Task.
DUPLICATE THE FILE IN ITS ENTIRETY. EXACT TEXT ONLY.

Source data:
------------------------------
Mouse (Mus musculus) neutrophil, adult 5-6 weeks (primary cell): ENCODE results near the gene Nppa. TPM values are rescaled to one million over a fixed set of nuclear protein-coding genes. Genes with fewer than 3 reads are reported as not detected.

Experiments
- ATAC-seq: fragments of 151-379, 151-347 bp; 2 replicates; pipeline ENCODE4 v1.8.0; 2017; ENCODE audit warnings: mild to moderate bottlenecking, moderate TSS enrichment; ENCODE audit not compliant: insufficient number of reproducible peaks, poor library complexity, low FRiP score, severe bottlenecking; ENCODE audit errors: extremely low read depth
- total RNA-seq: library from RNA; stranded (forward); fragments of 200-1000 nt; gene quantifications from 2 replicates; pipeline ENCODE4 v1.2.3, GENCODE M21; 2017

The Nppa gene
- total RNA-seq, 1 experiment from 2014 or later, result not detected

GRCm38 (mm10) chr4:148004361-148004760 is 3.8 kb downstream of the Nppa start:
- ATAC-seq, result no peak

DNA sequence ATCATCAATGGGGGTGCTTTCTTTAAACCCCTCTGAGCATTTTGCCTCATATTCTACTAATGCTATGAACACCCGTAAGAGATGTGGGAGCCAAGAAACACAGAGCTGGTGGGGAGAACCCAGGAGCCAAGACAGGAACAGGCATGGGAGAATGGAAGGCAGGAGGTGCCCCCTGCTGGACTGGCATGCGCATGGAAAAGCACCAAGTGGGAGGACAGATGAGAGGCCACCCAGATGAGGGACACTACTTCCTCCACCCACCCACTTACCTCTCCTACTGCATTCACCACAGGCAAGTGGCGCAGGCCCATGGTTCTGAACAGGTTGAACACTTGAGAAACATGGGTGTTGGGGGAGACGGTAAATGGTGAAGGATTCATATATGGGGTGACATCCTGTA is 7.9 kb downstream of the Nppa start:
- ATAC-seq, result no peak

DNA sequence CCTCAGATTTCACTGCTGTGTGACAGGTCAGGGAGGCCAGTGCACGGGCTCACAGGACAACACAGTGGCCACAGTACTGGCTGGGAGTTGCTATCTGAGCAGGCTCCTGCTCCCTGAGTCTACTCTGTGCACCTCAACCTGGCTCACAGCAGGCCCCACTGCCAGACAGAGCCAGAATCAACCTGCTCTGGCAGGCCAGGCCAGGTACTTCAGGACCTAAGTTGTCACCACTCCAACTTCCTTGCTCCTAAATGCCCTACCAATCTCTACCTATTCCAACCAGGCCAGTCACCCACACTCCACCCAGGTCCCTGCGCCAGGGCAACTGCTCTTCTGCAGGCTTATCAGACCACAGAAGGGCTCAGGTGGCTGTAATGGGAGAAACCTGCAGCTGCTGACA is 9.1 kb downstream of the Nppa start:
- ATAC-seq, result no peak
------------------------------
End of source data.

Mouse (Mus musculus) neutrophil, adult 5-6 weeks (primary cell): ENCODE results near the gene Nppa. TPM values are rescaled to one million over a fixed set of nuclear protein-coding genes. Genes with fewer than 3 reads are reported as not detected.

Experiments
- ATAC-seq: fragments of 151-379, 151-347 bp; 2 replicates; pipeline ENCODE4 v1.8.0; 2017; ENCODE audit warnings: mild to moderate bottlenecking, moderate TSS enrichment; ENCODE audit not compliant: insufficient number of reproducible peaks, poor library complexity, low FRiP score, severe bottlenecking; ENCODE audit errors: extremely low read depth
- total RNA-seq: library from RNA; stranded (forward); fragments of 200-1000 nt; gene quantifications from 2 replicates; pipeline ENCODE4 v1.2.3, GENCODE M21; 2017

The Nppa gene
- total RNA-seq, 1 experiment from 2014 or later, result not detected

GRCm38 (mm10) chr4:148004361-148004760 is 3.8 kb downstream of the Nppa start:
- ATAC-seq, result no peak

DNA sequence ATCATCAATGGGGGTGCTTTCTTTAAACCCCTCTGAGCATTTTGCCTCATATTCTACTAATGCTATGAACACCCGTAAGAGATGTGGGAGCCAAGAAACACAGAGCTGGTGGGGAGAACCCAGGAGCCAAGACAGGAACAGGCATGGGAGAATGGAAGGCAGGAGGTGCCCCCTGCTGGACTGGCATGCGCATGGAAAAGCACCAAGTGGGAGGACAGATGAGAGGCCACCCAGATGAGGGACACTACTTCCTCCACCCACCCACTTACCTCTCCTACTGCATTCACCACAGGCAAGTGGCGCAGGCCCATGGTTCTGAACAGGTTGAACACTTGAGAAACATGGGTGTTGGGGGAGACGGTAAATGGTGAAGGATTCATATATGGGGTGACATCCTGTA is 7.9 kb downstream of the Nppa start:
- ATAC-seq, result no peak

DNA sequence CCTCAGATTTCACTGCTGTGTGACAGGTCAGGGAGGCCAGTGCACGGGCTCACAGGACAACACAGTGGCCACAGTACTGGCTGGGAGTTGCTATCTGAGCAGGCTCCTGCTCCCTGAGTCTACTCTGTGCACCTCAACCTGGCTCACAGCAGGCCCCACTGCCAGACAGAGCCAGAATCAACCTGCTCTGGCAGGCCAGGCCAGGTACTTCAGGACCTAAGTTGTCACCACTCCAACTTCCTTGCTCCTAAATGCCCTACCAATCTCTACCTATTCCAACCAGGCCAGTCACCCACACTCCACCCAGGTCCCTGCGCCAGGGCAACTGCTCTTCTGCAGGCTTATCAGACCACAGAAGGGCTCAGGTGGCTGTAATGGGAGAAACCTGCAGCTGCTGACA is 9.1 kb downstream of the Nppa start:
- ATAC-seq, result no peak